What power do our voices really have? Will the American system ever be a system of equal rights?
I keep waiting for the anger to kick in. But I don’t have enough hope or surprise left to be angry. I’m just depressed.
For the record, for those out there saying Trayvon Martin’s death is (only) as tragic as any other child’s death, and that George Zimmerman’s trial was about George Zimmerman, not the safety of children of color, racism, etc., I do not grieve for Trayvon Martin any more than for any other unacquainted child’s death. That is, I grieve a little, because no parent should have to lose her child, but I grieve only a little, because I do not know Trayvon Martin or his family, and this is how we get on as human beings. For the record, what people are grieving for when they do not know Trayvon Martin but do know someone like him, is not Trayvon Martin’s death, it’s the reaffirmation that equal rights are very much not yet alive.
For the record, I do not wish George Zimmerman ill, I did not celebrate George Zimmerman’s arrest because of who he is as a person or for what he did as an individual—I will never celebrate a man going to prison, even if that is the appropriate action. It may be a thing that is right, but I find no celebration even in a justifiable personal loss. When Zimmerman finally faced charges, what I celebrated was the idea that the law worked for people of color, too, that everyone faced the same laws. That was hope, not for a man going to prison, but for the system.
That hope was clearly misplaced.
For the record, these opinions have been, and will be, written elsewhere, by journalists and bloggers and tweeters and Facebookers and so on across the country.
I’m not writing because I want to express the same opinions. I want to write about expressing our opinions.
I mean to think about how our words, how the voices and actions of the masses, how whatever representation we have via social media, larger media, protests, etc., can only take an issue so far. Or at least only do take an issue so far.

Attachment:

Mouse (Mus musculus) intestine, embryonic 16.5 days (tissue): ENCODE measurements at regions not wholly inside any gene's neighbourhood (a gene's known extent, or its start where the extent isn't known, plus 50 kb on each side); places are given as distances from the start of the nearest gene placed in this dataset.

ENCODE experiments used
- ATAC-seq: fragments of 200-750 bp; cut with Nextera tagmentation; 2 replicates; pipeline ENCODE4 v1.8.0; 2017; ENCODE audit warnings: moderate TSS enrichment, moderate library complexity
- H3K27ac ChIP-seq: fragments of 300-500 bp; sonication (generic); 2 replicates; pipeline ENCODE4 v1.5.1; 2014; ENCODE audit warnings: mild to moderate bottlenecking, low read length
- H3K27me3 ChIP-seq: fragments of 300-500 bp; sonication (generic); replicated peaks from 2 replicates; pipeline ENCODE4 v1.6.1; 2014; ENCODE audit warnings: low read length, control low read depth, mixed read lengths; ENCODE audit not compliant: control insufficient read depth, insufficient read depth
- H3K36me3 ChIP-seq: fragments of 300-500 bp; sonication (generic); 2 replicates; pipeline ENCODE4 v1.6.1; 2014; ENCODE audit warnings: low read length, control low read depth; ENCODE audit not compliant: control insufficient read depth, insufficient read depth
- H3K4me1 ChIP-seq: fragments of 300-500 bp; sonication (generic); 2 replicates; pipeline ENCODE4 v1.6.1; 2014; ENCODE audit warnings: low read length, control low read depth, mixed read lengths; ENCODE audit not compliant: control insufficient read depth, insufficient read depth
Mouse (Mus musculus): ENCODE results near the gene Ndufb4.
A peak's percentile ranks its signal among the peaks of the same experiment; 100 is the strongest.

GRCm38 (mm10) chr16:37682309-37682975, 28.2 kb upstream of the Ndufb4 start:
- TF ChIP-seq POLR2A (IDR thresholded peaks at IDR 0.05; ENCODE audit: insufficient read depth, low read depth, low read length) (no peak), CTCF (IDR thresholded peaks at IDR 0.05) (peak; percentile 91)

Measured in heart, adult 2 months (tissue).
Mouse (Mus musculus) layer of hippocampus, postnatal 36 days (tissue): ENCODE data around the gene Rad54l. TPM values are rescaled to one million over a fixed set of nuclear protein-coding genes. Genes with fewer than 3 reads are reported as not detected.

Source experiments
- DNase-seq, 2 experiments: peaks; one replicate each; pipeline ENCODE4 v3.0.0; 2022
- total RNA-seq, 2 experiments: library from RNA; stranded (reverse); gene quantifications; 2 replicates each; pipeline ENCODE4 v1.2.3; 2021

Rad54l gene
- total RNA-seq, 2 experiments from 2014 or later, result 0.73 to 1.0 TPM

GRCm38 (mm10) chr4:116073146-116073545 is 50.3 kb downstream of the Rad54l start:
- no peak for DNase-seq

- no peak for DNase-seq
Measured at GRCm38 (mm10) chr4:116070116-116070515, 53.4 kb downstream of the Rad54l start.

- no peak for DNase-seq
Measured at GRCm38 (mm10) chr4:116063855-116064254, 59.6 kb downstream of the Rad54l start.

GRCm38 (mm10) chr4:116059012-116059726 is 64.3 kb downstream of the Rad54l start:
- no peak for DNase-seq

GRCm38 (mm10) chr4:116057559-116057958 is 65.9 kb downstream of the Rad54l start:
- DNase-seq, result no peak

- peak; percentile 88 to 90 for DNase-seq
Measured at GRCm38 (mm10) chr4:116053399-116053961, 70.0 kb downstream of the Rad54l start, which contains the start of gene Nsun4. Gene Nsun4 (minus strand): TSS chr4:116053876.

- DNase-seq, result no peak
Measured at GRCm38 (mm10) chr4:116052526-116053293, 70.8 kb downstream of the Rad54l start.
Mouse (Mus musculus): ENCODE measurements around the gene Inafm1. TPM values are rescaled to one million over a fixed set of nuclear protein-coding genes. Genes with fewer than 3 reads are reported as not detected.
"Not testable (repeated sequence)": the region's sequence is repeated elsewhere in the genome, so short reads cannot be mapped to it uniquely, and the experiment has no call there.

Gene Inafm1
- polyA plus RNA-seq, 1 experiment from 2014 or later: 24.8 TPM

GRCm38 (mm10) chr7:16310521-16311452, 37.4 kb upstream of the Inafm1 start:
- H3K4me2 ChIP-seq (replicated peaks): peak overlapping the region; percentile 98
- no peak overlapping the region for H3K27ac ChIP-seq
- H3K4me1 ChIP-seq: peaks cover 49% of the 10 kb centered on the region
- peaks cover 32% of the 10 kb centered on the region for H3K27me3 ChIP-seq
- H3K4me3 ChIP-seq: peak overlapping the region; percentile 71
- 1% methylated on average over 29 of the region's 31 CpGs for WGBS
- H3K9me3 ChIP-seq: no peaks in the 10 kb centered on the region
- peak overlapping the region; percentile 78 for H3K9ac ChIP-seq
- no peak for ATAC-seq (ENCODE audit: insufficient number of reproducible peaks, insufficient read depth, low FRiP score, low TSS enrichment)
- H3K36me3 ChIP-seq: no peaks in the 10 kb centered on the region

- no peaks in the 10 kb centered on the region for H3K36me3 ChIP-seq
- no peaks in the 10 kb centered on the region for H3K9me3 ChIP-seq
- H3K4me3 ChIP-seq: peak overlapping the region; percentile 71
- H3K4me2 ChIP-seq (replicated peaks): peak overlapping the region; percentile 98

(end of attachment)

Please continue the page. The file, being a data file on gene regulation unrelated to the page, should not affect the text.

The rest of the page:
Ordinary people with hope in the system were responsible for bringing George Zimmerman to trial. Defense attorney Don West acknowledged that even as he blamed our voices for putting Zimmerman on trial. In the last week or so, social media has helped spread word of Wendy Davis and women’s rights, has helped spread information about the loss of the Voting Rights Act, has made gay marriage a key political and social win. But we, the people, despite what Don West says, didn’t put Zimmerman on trial. We couldn’t do that. Zimmerman, and the idea of equal legal treatment—for this is how precedent works in the American legal system—was put on trial by a handful of people, and the decision in that trial was made by (only) a handful of people.
The Texas abortion laws, despite a “people’s filibuster,” despite public outcry, were passed by (only) a handful of people, a group who closed off the law even more to outside voices, our voices, going so far as to disallow tampons (the real concealed weapon).
Before any of these decisions, the Supreme Court decided for the people whether America treats voters (i.e. the people) equally. They also decided whether marriage was equal—one decision they got right, but which still, I am thinking more and more, should not have been in their hands.
The point where we stall our voices to wait for a decision is where democracy—decision by the people—ends, and the system—decision by a few select people—begins.
There are many now who will go back to the fight, who will go back to spreading the word and taking these cases to . . . the system. Yet they will always be leaving their faith at an altar, and I wonder if it is time to stop worshipping something that was never intended to work for all the people who have faith in it now. The American democracy—a republic—was supposed to work by the few representing the many. This is a system based on the systems used by the Ancient Greeks and Romans. Yet (B.C.) when those systems were needed, it was impossible and even discouraged for people to vote directly, to speak their opinions to other people across the country, to lobby for themselves, to form real grassroots movements, to educate themselves on the issues, to etc. Many of those things were true, too, in 1776. But, one would like to think, not now.